Assimilation of remote sensing data into agro-ecosystem model for a real-time prediction of grassland productivity


Grassland management in intensive agriculture environments is increasingly constrained by environmental regulations, aiming for more sustainable production. Real-time prediction of grassland productivity and timely monitoring of grasslands are essential in order to make these agricultural activities more sustainable and ensuring food security. Finding the best time for mowing is a function of biomass productivity and quality. Agroecosystem models have been proven as suitable tools for simulating grass growth under the influence of soil, climate and management. However, due to factors such as heterogeneity in plant driving variables, lack of information on soil and management data, and grass species, as well as due to uncertainty in agroecosystem models, predicting grassland productivity using these models has remained a challenge. Remote sensing (RS) have the potential to provide timely and frequent observations of the land surface at a range of spatial scales, which can be useful for measuring the productivity of grasslands. However, the approach suffers from gaps such as revisiting frequency, cloud cover, measuring limited sets of variables, and ability for future prediction. Therefore, it is desirable to combine crop growth models and RS observations using data assimilation techniques. In this study, we exploited the best properties of RS data and combined it with the predictive and explanatory abilities of crop growth models. We implemented particle filtering algorithm to assimilate LAI (Leaf Area Index) values driven from Sentinel-2 into an agroecosystem model at four case studies covering different parts of Germany. We estimated the initial uncertainty ranges of model parameters from a multi-objective uncertainty-based calibration algorithm. Additionally, we compared the suitability of different spatial resolutions in reducing the uncertainty in estimated parameters and improving the performance of grassland models for predicting grassland productivity during different time within growing seasons. We found that reducing spatial resolutions of LAI from original 10 m to over 100 m, decrease the accuracy in the estimates of the grassland productivity substantially. However, the computational time decreased which was an advantage for data assimilation at national scales. We concluded that it is important to consider reasonable spatiotemporal scales and to obtain trade-offs between accuracy and effectiveness depending on the scale of the area under study.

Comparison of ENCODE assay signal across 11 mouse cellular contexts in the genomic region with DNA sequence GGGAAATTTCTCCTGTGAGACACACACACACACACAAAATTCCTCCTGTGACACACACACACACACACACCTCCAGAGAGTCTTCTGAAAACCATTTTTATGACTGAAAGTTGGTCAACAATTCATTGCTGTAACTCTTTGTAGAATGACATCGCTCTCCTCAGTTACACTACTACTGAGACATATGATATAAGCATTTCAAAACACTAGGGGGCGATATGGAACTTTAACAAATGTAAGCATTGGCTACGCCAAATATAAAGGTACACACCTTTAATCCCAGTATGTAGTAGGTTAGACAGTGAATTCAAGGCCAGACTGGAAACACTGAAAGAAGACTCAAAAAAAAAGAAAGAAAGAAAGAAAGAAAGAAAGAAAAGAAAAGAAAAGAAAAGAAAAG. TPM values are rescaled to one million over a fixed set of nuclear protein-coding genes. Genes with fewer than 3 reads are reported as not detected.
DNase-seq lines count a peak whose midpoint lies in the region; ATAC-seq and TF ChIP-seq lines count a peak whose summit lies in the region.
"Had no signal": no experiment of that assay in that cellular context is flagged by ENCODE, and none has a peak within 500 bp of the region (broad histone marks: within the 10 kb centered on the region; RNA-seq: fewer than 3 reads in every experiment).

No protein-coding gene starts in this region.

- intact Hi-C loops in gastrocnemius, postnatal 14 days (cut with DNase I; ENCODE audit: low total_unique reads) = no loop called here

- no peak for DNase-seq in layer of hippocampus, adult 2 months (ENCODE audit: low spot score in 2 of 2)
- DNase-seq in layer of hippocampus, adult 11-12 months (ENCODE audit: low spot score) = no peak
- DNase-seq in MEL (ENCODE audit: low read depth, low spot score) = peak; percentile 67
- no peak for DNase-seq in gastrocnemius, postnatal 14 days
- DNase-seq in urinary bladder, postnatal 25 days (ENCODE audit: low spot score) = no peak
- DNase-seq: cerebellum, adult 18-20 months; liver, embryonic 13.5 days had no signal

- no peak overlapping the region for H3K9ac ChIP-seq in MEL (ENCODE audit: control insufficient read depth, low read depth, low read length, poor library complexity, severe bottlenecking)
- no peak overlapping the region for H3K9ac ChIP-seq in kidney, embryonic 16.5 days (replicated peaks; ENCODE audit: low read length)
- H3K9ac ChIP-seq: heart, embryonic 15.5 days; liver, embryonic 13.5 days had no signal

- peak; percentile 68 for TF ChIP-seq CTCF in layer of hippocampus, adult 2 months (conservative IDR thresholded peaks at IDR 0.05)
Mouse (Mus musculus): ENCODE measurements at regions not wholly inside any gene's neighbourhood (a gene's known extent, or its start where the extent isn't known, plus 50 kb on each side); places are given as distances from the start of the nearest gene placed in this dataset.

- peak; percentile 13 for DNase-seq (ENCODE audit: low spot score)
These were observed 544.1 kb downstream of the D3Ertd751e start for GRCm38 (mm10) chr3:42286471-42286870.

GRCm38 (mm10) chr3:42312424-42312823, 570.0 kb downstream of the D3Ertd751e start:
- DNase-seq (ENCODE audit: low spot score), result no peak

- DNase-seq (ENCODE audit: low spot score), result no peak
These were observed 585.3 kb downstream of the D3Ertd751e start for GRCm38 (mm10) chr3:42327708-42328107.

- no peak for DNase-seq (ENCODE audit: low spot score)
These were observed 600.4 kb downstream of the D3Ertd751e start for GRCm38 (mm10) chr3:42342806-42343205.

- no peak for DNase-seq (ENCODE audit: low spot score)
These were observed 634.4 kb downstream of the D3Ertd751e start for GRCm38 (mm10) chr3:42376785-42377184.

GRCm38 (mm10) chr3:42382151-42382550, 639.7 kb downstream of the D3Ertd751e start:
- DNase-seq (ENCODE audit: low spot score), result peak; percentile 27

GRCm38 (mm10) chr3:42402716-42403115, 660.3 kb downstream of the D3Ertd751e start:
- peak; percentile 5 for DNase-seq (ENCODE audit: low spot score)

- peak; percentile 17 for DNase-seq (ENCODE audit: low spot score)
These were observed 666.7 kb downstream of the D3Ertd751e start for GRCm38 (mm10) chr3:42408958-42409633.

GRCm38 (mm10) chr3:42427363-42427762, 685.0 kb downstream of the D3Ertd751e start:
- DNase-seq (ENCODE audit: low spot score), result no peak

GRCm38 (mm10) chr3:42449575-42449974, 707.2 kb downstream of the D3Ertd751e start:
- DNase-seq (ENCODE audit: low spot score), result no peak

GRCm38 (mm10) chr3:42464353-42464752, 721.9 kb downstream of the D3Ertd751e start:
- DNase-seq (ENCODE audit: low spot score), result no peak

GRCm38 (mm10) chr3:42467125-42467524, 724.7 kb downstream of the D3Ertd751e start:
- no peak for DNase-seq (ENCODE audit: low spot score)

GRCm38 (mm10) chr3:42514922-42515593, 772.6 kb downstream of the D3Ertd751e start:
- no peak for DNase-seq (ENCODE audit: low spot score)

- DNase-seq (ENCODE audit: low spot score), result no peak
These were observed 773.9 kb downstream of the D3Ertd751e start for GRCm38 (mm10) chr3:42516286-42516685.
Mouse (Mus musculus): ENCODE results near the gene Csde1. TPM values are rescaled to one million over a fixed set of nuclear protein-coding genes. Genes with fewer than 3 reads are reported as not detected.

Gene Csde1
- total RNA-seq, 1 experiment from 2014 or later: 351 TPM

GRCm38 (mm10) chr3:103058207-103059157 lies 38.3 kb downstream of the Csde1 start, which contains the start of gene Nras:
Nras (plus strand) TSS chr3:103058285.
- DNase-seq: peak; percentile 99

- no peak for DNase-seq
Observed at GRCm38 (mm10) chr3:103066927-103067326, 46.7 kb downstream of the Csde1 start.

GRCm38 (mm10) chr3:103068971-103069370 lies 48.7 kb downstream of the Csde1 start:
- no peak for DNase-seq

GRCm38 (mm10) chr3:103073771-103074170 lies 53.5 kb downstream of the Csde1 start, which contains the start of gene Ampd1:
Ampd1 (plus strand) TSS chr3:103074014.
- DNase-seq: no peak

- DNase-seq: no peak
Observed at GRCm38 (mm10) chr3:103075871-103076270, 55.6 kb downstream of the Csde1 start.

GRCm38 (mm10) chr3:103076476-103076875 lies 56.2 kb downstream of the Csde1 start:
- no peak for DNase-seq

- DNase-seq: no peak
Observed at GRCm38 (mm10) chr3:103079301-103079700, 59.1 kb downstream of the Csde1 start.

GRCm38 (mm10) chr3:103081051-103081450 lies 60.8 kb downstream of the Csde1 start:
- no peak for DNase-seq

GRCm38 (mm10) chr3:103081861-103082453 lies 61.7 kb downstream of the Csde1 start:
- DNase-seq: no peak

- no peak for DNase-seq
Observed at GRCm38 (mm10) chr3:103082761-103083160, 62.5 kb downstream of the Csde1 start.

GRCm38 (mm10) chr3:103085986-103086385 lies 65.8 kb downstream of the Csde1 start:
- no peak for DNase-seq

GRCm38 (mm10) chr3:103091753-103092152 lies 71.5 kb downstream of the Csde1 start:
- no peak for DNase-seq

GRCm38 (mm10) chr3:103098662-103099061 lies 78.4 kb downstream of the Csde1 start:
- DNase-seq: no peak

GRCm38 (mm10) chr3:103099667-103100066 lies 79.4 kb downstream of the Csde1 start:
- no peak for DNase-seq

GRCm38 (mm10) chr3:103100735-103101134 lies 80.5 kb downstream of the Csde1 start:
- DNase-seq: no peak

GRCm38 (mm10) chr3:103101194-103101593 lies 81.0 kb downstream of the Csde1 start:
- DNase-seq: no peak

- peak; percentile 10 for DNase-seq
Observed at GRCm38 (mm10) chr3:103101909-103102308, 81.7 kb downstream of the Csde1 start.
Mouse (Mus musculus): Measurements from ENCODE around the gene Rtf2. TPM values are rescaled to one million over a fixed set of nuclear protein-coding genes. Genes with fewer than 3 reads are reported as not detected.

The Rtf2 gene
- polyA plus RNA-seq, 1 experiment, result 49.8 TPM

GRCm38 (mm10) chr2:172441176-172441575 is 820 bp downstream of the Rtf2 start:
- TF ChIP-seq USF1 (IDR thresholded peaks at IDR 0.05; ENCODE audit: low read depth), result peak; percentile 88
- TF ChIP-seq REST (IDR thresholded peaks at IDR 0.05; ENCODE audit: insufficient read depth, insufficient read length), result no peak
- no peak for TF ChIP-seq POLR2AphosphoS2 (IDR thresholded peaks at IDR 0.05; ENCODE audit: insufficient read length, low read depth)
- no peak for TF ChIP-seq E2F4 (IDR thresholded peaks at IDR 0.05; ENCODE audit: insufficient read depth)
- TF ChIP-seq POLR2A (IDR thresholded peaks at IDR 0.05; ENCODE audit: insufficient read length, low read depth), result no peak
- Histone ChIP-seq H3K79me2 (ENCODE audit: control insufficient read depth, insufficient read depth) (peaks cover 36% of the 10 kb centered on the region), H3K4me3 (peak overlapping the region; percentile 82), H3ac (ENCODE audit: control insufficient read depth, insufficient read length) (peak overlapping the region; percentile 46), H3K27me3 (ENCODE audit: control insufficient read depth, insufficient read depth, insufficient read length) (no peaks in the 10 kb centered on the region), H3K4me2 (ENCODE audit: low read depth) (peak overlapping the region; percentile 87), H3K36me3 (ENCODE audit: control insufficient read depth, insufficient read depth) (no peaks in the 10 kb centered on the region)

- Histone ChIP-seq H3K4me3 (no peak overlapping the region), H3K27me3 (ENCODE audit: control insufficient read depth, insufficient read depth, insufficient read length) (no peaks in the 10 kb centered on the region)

May 23, 2022 12:00 AM — May 27, 2022 12:00 AM
Bonn, Germany
Platz d. Vereinten Nationen 2,, Bonn, NRW 53113